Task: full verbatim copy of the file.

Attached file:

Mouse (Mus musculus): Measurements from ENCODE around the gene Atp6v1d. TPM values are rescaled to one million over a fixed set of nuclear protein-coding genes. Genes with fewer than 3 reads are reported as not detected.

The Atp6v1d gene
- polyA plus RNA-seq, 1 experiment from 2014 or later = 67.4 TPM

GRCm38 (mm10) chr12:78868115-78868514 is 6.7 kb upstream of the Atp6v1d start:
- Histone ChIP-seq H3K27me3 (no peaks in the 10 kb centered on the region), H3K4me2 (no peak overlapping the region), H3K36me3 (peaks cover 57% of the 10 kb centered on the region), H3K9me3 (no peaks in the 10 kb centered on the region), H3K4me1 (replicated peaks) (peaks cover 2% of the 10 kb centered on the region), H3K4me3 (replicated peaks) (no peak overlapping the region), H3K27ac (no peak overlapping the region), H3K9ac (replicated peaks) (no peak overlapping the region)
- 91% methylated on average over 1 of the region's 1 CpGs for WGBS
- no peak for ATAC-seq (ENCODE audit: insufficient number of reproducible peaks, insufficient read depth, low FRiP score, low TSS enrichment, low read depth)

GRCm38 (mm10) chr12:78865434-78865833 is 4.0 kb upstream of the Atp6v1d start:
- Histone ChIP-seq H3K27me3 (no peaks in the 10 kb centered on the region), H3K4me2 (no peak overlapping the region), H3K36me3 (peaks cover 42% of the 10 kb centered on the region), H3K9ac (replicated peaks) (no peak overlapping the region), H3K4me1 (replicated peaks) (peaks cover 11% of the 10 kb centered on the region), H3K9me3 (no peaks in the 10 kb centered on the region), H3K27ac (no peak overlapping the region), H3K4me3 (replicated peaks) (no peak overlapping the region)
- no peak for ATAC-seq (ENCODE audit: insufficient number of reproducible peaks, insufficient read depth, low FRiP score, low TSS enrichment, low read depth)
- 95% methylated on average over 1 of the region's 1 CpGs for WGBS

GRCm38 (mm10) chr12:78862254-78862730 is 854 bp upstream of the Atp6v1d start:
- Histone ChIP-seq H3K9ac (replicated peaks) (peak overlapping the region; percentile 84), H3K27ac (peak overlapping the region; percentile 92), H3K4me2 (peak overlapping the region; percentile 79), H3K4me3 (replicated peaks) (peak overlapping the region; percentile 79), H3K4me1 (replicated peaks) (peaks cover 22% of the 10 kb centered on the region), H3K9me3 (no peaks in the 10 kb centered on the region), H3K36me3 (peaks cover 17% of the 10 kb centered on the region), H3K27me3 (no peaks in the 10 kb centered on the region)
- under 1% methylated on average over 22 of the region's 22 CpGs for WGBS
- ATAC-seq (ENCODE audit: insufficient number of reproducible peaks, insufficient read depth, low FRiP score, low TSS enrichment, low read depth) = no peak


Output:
Mouse (Mus musculus): Measurements from ENCODE around the gene Atp6v1d. TPM values are rescaled to one million over a fixed set of nuclear protein-coding genes. Genes with fewer than 3 reads are reported as not detected.

The Atp6v1d gene
- polyA plus RNA-seq, 1 experiment from 2014 or later = 67.4 TPM

GRCm38 (mm10) chr12:78868115-78868514 is 6.7 kb upstream of the Atp6v1d start:
- Histone ChIP-seq H3K27me3 (no peaks in the 10 kb centered on the region), H3K4me2 (no peak overlapping the region), H3K36me3 (peaks cover 57% of the 10 kb centered on the region), H3K9me3 (no peaks in the 10 kb centered on the region), H3K4me1 (replicated peaks) (peaks cover 2% of the 10 kb centered on the region), H3K4me3 (replicated peaks) (no peak overlapping the region), H3K27ac (no peak overlapping the region), H3K9ac (replicated peaks) (no peak overlapping the region)
- 91% methylated on average over 1 of the region's 1 CpGs for WGBS
- no peak for ATAC-seq (ENCODE audit: insufficient number of reproducible peaks, insufficient read depth, low FRiP score, low TSS enrichment, low read depth)

GRCm38 (mm10) chr12:78865434-78865833 is 4.0 kb upstream of the Atp6v1d start:
- Histone ChIP-seq H3K27me3 (no peaks in the 10 kb centered on the region), H3K4me2 (no peak overlapping the region), H3K36me3 (peaks cover 42% of the 10 kb centered on the region), H3K9ac (replicated peaks) (no peak overlapping the region), H3K4me1 (replicated peaks) (peaks cover 11% of the 10 kb centered on the region), H3K9me3 (no peaks in the 10 kb centered on the region), H3K27ac (no peak overlapping the region), H3K4me3 (replicated peaks) (no peak overlapping the region)
- no peak for ATAC-seq (ENCODE audit: insufficient number of reproducible peaks, insufficient read depth, low FRiP score, low TSS enrichment, low read depth)
- 95% methylated on average over 1 of the region's 1 CpGs for WGBS

GRCm38 (mm10) chr12:78862254-78862730 is 854 bp upstream of the Atp6v1d start:
- Histone ChIP-seq H3K9ac (replicated peaks) (peak overlapping the region; percentile 84), H3K27ac (peak overlapping the region; percentile 92), H3K4me2 (peak overlapping the region; percentile 79), H3K4me3 (replicated peaks) (peak overlapping the region; percentile 79), H3K4me1 (replicated peaks) (peaks cover 22% of the 10 kb centered on the region), H3K9me3 (no peaks in the 10 kb centered on the region), H3K36me3 (peaks cover 17% of the 10 kb centered on the region), H3K27me3 (no peaks in the 10 kb centered on the region)
- under 1% methylated on average over 22 of the region's 22 CpGs for WGBS
- ATAC-seq (ENCODE audit: insufficient number of reproducible peaks, insufficient read depth, low FRiP score, low TSS enrichment, low read depth) = no peak